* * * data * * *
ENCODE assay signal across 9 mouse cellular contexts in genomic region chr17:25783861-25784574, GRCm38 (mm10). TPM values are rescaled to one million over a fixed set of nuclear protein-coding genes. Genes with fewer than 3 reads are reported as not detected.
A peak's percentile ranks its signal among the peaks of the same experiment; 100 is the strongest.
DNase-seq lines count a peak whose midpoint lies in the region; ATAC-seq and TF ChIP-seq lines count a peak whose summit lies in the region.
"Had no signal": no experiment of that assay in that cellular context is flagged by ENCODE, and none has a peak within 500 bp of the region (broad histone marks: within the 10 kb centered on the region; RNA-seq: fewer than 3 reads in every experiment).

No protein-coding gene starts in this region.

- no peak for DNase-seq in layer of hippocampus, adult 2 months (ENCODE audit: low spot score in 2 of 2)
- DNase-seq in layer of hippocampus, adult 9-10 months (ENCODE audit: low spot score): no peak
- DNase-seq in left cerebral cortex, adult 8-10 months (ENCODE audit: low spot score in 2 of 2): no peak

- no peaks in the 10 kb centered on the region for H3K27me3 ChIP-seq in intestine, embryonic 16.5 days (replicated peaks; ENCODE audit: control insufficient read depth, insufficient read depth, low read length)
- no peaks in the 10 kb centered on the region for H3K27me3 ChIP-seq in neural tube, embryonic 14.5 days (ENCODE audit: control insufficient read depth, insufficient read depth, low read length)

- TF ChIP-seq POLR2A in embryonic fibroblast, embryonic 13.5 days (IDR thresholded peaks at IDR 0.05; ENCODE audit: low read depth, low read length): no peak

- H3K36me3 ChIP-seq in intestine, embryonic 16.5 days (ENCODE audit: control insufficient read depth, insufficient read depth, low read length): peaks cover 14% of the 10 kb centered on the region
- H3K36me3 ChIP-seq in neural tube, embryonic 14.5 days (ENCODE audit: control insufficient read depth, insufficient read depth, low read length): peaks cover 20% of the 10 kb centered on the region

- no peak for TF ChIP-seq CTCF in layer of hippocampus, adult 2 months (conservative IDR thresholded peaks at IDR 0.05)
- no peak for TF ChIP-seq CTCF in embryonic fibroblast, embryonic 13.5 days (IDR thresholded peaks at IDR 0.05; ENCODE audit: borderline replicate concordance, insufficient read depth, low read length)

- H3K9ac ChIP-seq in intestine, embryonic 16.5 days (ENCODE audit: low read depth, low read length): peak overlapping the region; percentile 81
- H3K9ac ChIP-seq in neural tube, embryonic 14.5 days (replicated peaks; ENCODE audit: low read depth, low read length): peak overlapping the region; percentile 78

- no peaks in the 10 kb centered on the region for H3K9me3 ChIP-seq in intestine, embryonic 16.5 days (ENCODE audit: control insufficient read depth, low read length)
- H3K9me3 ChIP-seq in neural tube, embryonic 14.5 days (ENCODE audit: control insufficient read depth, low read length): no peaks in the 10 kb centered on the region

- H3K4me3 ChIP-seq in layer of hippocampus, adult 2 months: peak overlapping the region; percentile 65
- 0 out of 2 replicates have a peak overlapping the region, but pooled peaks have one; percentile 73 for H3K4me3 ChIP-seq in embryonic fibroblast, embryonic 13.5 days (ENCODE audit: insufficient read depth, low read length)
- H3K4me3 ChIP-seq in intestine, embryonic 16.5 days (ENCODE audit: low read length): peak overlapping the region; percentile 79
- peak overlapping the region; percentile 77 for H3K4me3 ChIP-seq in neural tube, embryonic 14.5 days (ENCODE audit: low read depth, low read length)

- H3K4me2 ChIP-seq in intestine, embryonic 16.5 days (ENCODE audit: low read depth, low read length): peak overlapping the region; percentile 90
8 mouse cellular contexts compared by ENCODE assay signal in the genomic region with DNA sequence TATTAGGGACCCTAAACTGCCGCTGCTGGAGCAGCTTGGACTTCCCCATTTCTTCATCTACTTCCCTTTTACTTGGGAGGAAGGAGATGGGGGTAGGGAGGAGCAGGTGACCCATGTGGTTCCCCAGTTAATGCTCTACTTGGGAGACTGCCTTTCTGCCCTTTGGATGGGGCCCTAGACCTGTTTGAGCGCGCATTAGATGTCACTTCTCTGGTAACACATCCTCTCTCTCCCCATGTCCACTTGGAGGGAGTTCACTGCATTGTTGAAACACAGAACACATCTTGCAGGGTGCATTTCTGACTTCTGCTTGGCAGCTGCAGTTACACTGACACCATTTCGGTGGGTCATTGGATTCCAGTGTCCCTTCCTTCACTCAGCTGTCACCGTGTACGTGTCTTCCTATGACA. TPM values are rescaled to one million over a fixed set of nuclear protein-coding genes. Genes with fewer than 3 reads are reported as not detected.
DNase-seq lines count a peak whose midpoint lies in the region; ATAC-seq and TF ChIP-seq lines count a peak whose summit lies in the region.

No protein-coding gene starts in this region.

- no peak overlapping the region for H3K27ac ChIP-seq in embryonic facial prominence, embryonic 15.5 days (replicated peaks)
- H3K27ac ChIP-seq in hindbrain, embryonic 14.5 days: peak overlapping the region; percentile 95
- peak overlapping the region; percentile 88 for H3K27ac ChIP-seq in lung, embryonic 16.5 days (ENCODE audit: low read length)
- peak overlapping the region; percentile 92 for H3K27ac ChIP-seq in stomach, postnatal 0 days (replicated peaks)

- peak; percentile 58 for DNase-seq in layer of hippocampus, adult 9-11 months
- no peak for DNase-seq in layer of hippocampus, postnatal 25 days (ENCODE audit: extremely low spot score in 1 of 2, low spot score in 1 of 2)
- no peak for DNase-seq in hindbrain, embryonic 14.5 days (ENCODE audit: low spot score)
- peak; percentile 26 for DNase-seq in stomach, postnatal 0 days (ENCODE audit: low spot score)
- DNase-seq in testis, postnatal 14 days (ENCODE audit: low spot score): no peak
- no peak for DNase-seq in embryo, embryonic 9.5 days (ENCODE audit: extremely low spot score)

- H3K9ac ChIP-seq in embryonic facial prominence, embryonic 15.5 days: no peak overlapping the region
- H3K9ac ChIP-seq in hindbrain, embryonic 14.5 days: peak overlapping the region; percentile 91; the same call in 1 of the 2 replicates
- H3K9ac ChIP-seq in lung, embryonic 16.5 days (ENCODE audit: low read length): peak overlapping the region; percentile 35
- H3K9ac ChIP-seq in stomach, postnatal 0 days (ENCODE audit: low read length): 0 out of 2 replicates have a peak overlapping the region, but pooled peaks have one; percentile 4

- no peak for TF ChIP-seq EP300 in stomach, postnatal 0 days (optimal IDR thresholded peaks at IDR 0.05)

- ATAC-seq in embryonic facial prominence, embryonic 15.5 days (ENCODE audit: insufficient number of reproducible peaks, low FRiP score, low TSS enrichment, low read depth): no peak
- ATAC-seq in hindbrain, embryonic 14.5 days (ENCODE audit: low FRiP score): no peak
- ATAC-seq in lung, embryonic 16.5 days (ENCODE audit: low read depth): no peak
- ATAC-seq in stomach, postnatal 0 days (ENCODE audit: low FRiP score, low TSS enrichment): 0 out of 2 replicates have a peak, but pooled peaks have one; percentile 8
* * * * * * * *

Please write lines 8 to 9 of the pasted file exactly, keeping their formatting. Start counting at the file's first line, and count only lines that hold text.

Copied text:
- DNase-seq in left cerebral cortex, adult 8-10 months (ENCODE audit: low spot score in 2 of 2): no peak

- no peaks in the 10 kb centered on the region for H3K27me3 ChIP-seq in intestine, embryonic 16.5 days (replicated peaks; ENCODE audit: control insufficient read depth, insufficient read depth, low read length)